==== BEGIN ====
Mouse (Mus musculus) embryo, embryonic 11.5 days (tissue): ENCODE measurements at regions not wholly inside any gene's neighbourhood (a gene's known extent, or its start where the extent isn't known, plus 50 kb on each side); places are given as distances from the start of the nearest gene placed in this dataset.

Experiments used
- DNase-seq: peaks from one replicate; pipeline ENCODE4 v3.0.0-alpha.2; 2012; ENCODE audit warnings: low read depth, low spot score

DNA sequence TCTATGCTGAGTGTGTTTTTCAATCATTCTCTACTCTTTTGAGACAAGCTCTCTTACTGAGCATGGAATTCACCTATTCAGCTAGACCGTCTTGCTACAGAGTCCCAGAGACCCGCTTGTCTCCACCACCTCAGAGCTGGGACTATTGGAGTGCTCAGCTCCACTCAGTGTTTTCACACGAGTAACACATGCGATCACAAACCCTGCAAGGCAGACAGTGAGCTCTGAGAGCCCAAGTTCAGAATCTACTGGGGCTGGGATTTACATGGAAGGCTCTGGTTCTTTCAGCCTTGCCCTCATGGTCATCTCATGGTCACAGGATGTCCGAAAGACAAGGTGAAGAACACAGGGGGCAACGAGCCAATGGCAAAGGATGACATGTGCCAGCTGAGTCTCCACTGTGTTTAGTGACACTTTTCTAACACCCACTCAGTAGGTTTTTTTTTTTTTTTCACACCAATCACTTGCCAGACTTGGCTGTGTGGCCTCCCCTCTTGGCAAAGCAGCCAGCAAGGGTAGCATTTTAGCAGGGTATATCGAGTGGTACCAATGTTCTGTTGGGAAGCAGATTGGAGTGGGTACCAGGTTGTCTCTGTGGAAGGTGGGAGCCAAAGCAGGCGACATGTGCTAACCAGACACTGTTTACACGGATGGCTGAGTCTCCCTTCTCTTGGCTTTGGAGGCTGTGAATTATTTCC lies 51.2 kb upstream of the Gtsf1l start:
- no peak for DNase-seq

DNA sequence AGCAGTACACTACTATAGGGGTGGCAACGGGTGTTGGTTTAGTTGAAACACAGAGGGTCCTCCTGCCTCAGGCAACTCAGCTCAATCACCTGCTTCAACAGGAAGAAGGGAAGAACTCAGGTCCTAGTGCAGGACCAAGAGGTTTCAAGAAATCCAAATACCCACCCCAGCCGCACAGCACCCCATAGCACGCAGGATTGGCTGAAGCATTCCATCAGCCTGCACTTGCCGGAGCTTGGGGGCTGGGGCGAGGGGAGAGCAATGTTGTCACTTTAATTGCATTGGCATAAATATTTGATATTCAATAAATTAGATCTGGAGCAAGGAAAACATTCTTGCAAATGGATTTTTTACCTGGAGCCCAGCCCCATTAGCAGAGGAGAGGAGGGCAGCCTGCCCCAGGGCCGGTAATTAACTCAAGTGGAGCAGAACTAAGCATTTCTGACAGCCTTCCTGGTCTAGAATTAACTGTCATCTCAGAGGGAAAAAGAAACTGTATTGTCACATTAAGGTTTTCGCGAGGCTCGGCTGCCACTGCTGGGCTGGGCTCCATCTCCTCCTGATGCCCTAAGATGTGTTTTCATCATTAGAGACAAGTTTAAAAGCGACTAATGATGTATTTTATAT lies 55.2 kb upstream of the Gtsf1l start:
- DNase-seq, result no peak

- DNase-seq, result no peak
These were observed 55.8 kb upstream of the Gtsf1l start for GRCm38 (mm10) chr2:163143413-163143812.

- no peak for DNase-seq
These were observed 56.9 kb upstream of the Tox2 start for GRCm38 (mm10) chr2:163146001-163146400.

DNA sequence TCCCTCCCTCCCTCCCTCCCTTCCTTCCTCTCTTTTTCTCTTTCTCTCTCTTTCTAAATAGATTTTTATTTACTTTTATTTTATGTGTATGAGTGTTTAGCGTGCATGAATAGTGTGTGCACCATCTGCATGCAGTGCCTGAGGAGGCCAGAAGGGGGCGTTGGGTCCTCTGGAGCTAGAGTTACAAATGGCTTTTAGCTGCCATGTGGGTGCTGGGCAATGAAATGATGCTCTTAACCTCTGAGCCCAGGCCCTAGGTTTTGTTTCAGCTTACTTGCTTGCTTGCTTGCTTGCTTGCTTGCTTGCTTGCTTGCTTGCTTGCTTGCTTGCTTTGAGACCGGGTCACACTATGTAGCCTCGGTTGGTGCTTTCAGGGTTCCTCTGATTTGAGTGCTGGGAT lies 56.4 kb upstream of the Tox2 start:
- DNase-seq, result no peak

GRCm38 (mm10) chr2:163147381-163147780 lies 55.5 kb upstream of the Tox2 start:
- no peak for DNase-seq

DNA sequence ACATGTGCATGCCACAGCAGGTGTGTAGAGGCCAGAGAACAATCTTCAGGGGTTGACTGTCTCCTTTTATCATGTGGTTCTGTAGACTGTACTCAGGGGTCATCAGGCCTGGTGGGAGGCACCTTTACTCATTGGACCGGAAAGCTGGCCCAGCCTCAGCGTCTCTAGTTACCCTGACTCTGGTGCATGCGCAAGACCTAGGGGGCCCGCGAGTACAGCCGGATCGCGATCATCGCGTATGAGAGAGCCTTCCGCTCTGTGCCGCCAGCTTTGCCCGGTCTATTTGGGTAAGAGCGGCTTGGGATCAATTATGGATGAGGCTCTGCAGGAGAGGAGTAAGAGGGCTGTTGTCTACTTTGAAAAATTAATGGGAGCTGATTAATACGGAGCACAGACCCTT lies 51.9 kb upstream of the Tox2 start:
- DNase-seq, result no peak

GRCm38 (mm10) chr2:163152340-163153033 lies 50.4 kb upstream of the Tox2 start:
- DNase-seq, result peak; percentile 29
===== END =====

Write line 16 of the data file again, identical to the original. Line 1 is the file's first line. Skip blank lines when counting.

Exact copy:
DNA sequence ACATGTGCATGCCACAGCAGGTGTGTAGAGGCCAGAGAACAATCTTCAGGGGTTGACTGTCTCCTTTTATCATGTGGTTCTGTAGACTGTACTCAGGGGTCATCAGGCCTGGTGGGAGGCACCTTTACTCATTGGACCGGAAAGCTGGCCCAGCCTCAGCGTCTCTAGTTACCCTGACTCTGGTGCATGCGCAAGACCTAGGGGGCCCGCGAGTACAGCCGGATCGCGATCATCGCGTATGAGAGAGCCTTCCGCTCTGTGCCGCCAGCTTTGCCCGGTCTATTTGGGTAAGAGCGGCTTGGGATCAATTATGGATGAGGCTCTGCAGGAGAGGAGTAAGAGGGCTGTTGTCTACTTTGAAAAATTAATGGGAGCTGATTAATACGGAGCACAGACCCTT lies 51.9 kb upstream of the Tox2 start: